Salon writes about how anti-globalization activists in Oakland, Calif., are recycling old machines, loading them with free software and shipping them off to Ecuador:
The software part of the project is less hit-and-miss than the hardware. The activists are using Mandrake Linux with installation scripts provided by Free Geek, which makes the whole thing rather foolproof — it’s the kind of pop-in-a-CD, point-and-click thing a 10-year-old could do. Or a 60-year-old, for that matter. The average volunteer can build about 10 computers in a day, Henshaw-Plath says; people with lots of experience and some luck can build as many as 25.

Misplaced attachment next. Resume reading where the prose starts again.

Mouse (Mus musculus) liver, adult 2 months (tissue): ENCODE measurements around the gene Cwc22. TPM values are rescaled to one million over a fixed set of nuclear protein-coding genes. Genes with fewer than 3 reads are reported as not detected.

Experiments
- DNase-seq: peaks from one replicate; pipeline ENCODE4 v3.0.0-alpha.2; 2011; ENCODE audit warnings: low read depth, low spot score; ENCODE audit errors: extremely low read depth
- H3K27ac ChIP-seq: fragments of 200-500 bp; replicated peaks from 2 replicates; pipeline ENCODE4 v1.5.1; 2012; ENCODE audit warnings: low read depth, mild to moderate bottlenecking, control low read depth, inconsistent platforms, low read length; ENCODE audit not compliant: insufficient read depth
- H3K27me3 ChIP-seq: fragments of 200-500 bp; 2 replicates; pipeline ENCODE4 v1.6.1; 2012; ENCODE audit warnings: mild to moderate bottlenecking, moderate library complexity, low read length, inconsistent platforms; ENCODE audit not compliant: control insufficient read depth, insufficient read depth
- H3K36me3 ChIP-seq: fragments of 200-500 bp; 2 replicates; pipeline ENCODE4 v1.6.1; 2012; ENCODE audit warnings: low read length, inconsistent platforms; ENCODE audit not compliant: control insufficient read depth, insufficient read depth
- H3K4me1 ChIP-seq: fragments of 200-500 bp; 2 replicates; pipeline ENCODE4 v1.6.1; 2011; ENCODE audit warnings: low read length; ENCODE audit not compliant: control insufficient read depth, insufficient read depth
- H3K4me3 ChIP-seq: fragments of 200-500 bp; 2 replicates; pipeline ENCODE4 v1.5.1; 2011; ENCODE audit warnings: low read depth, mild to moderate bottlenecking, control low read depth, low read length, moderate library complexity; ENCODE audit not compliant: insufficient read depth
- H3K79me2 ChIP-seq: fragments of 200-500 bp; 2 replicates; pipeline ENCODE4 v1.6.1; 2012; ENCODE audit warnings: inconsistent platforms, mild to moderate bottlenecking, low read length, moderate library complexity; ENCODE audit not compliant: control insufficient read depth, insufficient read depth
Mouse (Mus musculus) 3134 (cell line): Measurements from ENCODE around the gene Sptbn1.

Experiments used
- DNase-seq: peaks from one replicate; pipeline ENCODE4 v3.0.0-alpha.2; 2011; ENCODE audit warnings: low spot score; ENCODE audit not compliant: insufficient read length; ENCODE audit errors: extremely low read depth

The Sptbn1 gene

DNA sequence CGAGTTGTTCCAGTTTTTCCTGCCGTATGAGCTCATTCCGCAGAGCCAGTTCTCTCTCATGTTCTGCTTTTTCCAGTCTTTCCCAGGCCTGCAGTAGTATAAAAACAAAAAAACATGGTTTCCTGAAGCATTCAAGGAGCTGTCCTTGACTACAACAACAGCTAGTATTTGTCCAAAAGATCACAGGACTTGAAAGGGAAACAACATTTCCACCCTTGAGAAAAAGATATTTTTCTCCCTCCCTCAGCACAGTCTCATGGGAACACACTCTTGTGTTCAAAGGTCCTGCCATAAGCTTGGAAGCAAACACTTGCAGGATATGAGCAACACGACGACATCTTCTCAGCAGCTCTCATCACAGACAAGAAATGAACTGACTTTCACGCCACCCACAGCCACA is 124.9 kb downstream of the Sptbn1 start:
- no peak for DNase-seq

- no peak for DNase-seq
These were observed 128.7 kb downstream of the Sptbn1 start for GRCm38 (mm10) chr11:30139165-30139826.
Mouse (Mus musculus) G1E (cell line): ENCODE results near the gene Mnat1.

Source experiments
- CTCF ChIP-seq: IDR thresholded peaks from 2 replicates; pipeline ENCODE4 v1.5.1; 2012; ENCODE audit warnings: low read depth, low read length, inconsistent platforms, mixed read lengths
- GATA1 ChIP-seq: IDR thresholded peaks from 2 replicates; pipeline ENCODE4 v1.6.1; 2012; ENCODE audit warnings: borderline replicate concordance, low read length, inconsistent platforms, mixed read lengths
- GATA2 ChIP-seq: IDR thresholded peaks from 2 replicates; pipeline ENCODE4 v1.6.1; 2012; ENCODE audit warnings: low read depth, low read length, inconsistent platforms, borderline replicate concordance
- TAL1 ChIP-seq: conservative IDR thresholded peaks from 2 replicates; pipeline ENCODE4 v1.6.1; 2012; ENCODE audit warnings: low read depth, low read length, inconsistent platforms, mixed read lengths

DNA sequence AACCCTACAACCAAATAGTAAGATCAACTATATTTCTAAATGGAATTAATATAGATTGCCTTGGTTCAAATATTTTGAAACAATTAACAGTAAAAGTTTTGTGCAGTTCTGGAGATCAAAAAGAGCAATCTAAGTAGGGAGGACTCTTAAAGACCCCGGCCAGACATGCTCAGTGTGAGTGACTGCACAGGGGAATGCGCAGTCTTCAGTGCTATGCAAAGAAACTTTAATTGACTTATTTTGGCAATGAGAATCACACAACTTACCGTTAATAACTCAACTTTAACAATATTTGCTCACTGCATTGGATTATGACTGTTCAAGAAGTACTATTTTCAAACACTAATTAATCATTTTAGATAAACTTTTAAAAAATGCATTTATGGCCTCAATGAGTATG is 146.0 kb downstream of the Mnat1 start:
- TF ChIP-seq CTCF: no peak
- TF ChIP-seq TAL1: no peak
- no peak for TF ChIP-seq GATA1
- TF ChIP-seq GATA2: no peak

If you just look at their specifications, the systems the activists are building here seem almost worthless, Pentium 100-class machines with about a gigabyte of hard drive space and 80 megs of RAM. The sort of computer that went for thousands in 1996, but that wouldn’t fetch $50 on eBay today.
But if you wipe Windows off these systems and replace it with a Linux-based operating system, and if you just plan to use them for the Web and e-mail, they can be quite useful, says Henshaw-Plath.
In the remote villages of South America, “all they need computers for is communication,” says Henshaw-Plath. “They’ll use it mostly for e-mail — and it’s not e-mailing someone far off, it’s just someone in the next village. They only need some way to communicate between the two of them that will allow them to coordinate and articulate strategies for social change.”
The recycling of old computers from the developed world to the developing world will great the next big opportunities for technology.